Sociometer Theory: How Much do we Value What Others Think of Us

What importance do we give to the opinion that others have of us?


What importance do we give to the opinion that others have of us? The usual thing is that we underestimate it; in fact, although it seems incredible to us, it seems that we have a mechanism that makes us adapt our behavior to the information of this variable. To delve a little deeper into it, today we will talk about the sociometer theory.

This theory tells us about a psychological mechanism that helps us to minimize the likelihood of rejection. And it would also be closely related to the self-regulation of our behavior in company or towards other people.

This regulatory mechanism seems to respond to changes in relational value. It provides a framework on which to analyze phenomena such as self-esteem and sensitivity to rejection. Also personality disorders and many of the reactions that people have in relation to others.

This psychological indicator can even provide very valuable information about what happens when people self-regulate in a dysfunctional way. This form of self-regulation further damages their relationships with other people. Closely related to self-esteem, this sociometer affects and also influences the regulation of our emotions.

Evolutionary bases of the sociometer theory

Baumester and Leary developed the sociometer theory of self-esteem. Later it would be expanded by Gardner, Pickett and Brewer. They did it based on the idea that the human being is practically incapable of surviving and reproducing without maintaining a minimum social relations. Therefore, he developed a system that allows him to maintain these relationships successfully. This requires a system that monitors the reactions of others to our behaviors; especially, the reactions to our actions that may cause social rejection towards our person.

This monitoring system alerts the individual to possible changes in their status of inclusion or decrease in social acceptance. This scanner to assess the state of our relationships is what motivates us to perform behaviors that repair situations that may be damaging our relationships. They also alert us to any behavior that could endanger our social ties. That is, the human being has developed a psychological mechanism that monitors the indirect visual environment in search of clues that are relevant to the relational value of a person in their environment.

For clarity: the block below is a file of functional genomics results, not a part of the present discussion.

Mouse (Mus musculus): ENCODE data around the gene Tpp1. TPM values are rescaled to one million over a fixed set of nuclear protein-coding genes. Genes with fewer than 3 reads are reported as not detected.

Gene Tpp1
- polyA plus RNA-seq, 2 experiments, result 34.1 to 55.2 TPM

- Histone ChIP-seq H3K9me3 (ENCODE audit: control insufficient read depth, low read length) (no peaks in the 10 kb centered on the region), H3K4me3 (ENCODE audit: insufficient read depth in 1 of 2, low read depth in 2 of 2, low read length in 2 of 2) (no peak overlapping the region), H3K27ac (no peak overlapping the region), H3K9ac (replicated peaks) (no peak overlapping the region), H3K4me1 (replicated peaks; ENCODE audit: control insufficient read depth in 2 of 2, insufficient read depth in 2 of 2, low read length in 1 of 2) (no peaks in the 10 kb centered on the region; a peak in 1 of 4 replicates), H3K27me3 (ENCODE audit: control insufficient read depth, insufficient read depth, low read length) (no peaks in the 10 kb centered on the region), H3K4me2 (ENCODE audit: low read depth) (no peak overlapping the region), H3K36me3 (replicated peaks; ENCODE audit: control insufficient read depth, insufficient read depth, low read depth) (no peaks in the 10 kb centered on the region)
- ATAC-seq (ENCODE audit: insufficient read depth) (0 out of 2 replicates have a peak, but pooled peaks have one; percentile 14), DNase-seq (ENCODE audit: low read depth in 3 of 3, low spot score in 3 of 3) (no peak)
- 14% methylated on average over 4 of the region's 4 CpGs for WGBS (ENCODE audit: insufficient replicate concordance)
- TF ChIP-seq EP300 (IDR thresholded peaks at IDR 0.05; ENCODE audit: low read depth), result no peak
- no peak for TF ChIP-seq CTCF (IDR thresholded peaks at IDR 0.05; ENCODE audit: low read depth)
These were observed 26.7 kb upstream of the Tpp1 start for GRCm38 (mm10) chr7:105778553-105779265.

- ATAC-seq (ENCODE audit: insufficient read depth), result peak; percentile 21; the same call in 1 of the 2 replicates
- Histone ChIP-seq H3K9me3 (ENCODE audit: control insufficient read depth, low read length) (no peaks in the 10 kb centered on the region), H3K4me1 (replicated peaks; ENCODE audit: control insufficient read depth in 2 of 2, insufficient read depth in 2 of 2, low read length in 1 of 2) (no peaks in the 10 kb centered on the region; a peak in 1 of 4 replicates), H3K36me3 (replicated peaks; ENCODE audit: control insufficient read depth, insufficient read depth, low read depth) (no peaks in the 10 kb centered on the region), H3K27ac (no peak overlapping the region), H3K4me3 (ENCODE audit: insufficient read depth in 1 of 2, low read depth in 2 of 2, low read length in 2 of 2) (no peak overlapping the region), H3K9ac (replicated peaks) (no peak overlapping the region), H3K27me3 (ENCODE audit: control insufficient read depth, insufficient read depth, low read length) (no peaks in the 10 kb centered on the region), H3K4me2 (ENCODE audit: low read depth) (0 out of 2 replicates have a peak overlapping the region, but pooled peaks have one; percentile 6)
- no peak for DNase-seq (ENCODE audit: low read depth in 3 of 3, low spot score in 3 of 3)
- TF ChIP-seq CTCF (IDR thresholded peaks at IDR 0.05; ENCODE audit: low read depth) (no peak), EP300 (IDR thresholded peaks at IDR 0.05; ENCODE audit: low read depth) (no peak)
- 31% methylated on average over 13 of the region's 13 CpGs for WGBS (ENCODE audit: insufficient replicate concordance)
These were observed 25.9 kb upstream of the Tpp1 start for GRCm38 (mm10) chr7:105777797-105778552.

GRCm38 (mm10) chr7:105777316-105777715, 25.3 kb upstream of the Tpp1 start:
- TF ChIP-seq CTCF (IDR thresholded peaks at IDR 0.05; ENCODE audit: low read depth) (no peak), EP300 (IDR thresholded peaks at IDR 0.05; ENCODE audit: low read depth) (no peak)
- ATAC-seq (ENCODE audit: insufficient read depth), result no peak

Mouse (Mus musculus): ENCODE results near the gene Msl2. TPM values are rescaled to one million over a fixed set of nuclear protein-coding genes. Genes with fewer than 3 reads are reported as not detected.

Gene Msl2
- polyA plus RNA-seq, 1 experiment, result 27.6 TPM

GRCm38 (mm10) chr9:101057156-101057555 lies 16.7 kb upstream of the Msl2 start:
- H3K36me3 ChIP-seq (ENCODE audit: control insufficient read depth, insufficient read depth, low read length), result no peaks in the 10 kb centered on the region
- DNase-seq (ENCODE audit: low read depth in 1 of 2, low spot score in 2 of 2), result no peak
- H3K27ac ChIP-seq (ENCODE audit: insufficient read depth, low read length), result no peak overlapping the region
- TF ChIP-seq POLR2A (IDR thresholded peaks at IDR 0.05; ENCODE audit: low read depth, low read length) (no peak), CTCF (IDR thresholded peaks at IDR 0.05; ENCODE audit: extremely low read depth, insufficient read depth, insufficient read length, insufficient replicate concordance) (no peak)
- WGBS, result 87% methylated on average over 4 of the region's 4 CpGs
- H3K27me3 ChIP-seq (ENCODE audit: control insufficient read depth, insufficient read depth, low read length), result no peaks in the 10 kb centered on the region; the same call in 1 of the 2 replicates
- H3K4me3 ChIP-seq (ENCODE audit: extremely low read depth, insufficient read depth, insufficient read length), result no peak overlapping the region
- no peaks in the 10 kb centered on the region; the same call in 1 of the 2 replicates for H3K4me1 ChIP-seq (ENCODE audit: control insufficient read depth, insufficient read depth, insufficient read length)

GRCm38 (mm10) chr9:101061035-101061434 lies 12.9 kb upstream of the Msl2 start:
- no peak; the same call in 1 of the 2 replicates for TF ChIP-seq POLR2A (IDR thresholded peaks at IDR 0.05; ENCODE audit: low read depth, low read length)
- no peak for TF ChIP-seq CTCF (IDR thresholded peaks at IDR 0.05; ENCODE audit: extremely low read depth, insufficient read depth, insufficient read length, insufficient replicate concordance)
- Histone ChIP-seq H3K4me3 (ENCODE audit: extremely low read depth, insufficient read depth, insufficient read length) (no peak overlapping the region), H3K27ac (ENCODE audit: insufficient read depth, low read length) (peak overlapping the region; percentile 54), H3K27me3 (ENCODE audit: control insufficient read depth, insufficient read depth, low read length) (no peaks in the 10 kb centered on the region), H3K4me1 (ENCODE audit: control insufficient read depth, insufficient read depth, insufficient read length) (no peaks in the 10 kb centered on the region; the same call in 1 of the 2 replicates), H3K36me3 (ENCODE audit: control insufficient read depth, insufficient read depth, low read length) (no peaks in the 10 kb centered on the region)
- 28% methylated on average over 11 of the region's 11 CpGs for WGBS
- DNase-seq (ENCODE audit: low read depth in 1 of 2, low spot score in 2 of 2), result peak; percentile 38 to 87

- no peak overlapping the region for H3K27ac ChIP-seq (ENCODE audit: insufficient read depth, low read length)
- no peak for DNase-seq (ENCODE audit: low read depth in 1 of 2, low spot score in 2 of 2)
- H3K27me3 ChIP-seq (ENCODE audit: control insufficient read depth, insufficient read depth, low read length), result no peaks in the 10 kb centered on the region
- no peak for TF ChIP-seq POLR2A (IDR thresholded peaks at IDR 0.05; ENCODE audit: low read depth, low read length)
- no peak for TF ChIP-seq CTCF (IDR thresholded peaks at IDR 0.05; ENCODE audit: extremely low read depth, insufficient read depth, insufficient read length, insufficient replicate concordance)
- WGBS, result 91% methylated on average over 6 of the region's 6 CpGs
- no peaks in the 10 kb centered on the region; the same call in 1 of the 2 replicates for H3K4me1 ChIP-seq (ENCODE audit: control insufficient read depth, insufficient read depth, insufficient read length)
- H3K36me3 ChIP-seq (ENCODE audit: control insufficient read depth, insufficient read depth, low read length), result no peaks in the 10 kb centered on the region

Emotions: measurement tools

According to the sociometer theory, self-esteem is an indicator of the quality of our social relationships. When people maintain behaviors that lead them to be rejected by the group their self-esteem will suffer and descend. If, on the other hand, behaviors linked to positive emotions are maintained, self-esteem increases. We could say then that self-esteem has an important emotional component.

Evolutively, nature has provided us with an alarm system that often marks with pain the things it wants us to avoid. In the same way, he has marked with pleasure the things he wants us to repeat. When a person’s needs are not covered, aversive sensations occur. Its purpose is for the body to react and remedy the situation that is unpleasant or threatening. And this also applies in the case of membership needs. Emotions serve to alert us to events that have considerable implications for our well-being. All emotions are adaptive.

How does it work?

This monitoring system seems to act far from consciousness and does so until we detect that the relational value is low or decreasing. It is at that moment that it causes the individual to consciously consider the situation. If the person has experienced a rejection experience recently, they will be more sensitive to what other people think about them. In this case, he will dedicate more cognitive resources to reasoning about his social situations.

This theory, in fact, what explains is that self-esteem is an indicator and therefore it would not make sense to act on it.

“For a person with low self-esteem, wanting to raise it, per se, would be like wanting to manipulate the needle of a car’s gasoline marker to want more gasoline. When in reality, if we want to have more gas in the car, what we have to do is fill the tank.”

This leads us to think that self-esteem is actually reinforced with the acquisition of social skills and the development of skills that facilitate our social adaptation. In this sense, self-esteem seems to be very influenced by how we are adapted to the environment and how we value this adaptation.